I have read this question:

Why do turbine engines work?

The compressor generates a certain volume of air at a high pressure. In the combustion chamber, this air is heated - this leads to a much larger volume of air. Looking at a section of the turbine (tapering to smaller section as compressor stage approaches combustion stage) we see that this further encourages high density mass flow into the combustion stage. At the exhaust stage the pitch of the fan blades is such that work is done by the fast moving air without causing a large pressure drop. In other words - it is "easier" for the air to go out the back. But since there is far more air coming out the back (added a lot of volume by burning fuel) the fast that it is working "less hard" on the way out doesn't stop the engine from producing power / thrust.

This is a very nice explanation why turbines work.

Though, I have not found any description on this site why turbines are more effective then propellers on airplanes. As I understand most of modern airplanes (that fly at high speeds) have turbines instead of propellers, and I have not even found to what extent turbines are better then propellers. As I understand, turbines give more throttle then propellers, but i have not found any explanation why. Or the given throttle per used fuel is more efficient.

I have found this:


This combines a propeller with a turbine. But it still gives no explanation why turbines would be more effective then propellers (if they are at all).


  1. Why are turbines more effective than propellers on airplanes?

Turbine engines are not necessarily more efficient or useful than propellers. The topic is complicated; I will briefly sketch out the big issues here.

If you want to go trans- or supersonic, you cannot use propellers because the propeller tips go trans-sonic before the rest of the plane does and when they do, their propulsive efficiency falls dramatically. Jet engines are the only way to go in this operating regime.

If you want to go slow in a small plane, propellers (driven by piston engines!) are far more efficient than jets because when you scale a jet engine down in size and thrust, its propulsive efficiency falls quickly and its operation is so uneconomic as to be uncompetitive compared to piston-driven propellers.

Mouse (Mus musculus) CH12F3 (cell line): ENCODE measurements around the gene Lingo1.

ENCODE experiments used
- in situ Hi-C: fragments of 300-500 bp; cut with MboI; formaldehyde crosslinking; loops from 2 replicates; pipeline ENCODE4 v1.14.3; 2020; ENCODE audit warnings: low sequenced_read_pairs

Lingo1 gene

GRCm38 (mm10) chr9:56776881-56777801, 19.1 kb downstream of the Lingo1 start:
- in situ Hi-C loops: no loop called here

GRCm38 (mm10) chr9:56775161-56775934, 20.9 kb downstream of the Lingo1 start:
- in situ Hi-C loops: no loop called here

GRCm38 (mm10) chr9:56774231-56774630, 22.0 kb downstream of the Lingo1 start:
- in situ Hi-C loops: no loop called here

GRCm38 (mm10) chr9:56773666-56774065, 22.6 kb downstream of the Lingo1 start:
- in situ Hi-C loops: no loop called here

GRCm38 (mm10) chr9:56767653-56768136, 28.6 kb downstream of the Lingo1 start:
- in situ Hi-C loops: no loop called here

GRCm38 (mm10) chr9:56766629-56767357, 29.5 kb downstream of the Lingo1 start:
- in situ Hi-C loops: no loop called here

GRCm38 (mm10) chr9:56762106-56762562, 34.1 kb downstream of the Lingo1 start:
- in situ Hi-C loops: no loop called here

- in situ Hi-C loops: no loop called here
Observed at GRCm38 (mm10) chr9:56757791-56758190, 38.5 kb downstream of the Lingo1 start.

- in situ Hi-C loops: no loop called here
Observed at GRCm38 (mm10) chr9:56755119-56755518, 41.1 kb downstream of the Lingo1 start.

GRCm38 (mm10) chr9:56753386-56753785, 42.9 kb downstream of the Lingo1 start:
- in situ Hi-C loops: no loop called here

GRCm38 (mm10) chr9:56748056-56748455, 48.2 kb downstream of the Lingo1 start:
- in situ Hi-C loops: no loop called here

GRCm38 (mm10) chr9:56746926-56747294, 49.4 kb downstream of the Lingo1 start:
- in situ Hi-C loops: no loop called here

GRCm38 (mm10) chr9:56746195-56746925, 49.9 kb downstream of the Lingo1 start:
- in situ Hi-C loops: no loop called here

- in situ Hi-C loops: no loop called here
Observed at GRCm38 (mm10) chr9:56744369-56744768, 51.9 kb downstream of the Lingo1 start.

If you want to fly a very large plane high and fast, piston-powered propeller propulsion is impractical because when you scale up a piston engine, you scale up all the fundamental problems of internal combustion engines and they become uncompetitive compared to jet engines.

You can marry the advantages of props and turbines by discarding the piston engine and using the turbine engine to drive a propeller instead; this is a very efficient means of propulsion as long as you don't have to exceed about 450 MPH.

Finally, note that you can get even more efficiency and performance out of a propeller-driven turbine by tucking the prop into a close-fitting annular shroud right in front of the turbine engine. To make up for the smaller prop diameter this requires, you add more blades to the "fan" and now you have the high-bypass turbofan that currently dominates the jet transport business.

TO SUMMARIZE: transsonic and supersonic flight = no propellers, jet turbines only

fast subsonic flight, big plane = high bypass turbofan

slow and small planes = no turbines, pistons & props only

medium sized planes, subsonic speeds = turboprops

There are exceptions for special-purpose planes (like for the military) where the tradeoffs between performance, purchase cost, and cost of operation are different.

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  • $\begingroup$ why would "propellers efficiency fall dramatically when their tip reaches trans-sonic speed"? $\endgroup$ – Thomas Aug 21 at 5:01
  • 2
    $\begingroup$ @Thomas, this is because the shock waves that are created in the trans-sonic regime severely upset the airflow over the propeller blades and they begin producing lots of noise and much less lift, which means less thrust and lots of wasted power. $\endgroup$ – niels nielsen Aug 21 at 16:02
  • $\begingroup$ Do you maybe have the privilege to help me migrate this question to Engineering? $\endgroup$ – Árpád Szendrei Sep 12 at 21:49
  • $\begingroup$ I do not know how, sorry- but you can just cut & paste, yes? $\endgroup$ – niels nielsen Sep 13 at 1:26

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